I’m not a religious person. But I believe in signs. Sent from God, a higher power, Allah, call it what you will. It’s all the same to me. Sometimes when I’m feeling lost I find messages meant, I believe, to keep me headed on the right path. They come when I’m desperate, unsure of what I’m doing, questioning my decisions, contemplating failure. Which is often. I received one such sign just the other day.

I was at the gym, which might seem like an unlikely place to receive messages from God, but actually it was rather well timed. I had set about following my New Years Resolution, which is to make a positive change for myself both mentally and physically in an attempt to achieve some sort of balance. Or at least counterbalance what I’m currently doing because that’s not working. Which is what I was doing at the gym.

I'm not a religious person. But I do believe in signs. Sent from God, a higher power, Allah, call it what you want. It's all the same to me. They come just when I need them.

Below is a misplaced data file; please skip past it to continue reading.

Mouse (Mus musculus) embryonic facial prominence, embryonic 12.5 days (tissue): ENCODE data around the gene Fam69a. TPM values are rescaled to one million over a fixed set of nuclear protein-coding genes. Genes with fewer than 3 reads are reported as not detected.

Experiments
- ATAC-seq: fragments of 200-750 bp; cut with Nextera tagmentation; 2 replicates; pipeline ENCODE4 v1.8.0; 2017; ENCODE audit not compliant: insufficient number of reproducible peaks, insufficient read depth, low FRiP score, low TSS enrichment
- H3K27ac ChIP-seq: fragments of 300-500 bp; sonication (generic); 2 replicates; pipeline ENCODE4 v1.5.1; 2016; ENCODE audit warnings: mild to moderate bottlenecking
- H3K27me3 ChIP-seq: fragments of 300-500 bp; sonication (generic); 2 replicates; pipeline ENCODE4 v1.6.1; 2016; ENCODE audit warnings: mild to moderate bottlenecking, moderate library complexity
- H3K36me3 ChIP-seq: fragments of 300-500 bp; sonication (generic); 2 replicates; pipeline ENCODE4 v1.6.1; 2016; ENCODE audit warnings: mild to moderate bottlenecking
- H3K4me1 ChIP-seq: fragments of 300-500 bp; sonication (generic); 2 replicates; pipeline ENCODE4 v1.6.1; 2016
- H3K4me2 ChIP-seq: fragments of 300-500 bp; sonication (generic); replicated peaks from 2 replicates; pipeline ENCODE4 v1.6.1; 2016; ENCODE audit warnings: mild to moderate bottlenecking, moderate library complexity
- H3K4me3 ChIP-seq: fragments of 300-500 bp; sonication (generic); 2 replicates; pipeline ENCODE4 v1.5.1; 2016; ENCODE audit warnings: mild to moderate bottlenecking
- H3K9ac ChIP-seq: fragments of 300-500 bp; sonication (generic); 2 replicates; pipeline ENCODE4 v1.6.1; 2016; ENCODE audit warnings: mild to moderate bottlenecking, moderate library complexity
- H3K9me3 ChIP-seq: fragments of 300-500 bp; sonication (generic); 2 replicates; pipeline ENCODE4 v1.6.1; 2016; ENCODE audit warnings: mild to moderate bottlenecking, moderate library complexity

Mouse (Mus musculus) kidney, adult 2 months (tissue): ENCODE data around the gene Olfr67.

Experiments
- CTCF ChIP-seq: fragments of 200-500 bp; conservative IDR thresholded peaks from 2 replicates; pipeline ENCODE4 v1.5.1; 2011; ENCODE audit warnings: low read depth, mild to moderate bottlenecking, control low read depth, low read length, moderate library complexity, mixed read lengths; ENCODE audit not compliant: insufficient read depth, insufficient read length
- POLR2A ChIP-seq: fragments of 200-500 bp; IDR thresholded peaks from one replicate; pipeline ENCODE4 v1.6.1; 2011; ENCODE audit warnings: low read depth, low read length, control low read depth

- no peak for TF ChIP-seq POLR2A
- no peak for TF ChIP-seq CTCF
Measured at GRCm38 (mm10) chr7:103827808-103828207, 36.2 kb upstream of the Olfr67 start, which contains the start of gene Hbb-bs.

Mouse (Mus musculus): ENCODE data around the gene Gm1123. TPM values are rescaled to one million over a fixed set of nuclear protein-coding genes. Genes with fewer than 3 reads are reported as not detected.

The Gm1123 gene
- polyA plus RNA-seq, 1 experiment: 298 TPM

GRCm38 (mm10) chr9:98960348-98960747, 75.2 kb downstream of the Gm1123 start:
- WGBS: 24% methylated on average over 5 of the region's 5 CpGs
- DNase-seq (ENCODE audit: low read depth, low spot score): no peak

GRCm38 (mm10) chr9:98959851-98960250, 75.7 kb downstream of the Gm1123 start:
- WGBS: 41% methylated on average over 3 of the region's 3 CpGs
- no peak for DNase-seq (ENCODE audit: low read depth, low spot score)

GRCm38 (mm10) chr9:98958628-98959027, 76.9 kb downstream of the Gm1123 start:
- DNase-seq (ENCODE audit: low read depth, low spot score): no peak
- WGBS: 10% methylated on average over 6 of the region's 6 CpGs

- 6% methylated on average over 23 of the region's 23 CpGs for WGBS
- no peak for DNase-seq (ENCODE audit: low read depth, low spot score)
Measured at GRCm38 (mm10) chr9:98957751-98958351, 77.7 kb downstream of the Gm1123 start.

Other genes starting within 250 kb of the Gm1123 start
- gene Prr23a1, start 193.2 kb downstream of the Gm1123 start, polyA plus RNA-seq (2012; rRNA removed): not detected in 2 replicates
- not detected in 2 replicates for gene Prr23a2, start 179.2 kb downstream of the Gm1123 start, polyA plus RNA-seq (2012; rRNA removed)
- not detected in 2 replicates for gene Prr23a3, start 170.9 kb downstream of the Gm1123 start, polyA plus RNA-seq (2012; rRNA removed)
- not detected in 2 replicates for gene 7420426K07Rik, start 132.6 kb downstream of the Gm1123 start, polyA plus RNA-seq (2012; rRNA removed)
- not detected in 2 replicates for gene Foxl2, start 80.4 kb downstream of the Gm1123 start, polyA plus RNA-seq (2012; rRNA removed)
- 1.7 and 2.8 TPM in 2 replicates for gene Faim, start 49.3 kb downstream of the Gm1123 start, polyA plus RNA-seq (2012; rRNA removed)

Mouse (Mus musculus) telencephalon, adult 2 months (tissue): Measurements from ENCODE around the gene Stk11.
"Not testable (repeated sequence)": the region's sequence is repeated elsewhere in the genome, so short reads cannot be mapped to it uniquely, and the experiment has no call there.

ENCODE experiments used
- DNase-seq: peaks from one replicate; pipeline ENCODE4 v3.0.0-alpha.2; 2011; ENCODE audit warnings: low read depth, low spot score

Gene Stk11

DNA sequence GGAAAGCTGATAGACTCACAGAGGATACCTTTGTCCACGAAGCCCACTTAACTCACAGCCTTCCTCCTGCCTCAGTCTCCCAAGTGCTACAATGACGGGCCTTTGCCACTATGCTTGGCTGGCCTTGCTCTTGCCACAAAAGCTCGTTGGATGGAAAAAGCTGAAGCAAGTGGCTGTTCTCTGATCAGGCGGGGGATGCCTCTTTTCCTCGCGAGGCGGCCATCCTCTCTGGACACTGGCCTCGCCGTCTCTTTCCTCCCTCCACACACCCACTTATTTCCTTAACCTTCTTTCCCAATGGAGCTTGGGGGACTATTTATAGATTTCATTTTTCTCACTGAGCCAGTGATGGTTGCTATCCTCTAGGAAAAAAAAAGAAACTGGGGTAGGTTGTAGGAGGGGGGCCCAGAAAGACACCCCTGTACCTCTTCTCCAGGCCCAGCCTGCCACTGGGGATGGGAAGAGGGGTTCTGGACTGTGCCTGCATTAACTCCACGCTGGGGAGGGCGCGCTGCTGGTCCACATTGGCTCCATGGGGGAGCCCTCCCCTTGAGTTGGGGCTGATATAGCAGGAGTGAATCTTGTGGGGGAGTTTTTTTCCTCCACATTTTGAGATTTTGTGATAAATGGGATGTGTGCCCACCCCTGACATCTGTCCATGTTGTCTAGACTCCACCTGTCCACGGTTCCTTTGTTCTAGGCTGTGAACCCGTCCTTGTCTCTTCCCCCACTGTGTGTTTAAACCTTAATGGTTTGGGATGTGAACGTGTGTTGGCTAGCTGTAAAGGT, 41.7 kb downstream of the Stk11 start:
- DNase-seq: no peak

I was on the elliptical watching the morning news and since my gym only gets about 5 normal channels in addition to their own Retro Gym channel, which is a complete waste of very limited options because who the hell watches a channel of the gym when you could just look up because you’re in the gym, I was stuck watching CBS. Not that I have anything against the CBS morning news per se. I’ve just never watched it before. Does anybody? That day, though, when CBS spread over the screen, the segment airing was about an Olympic athlete. I found the choice of topic somewhat odd given we were no where near Olympic fever yet, but either way CBS had Lolo Jones on the show. And Lolo spoke to me.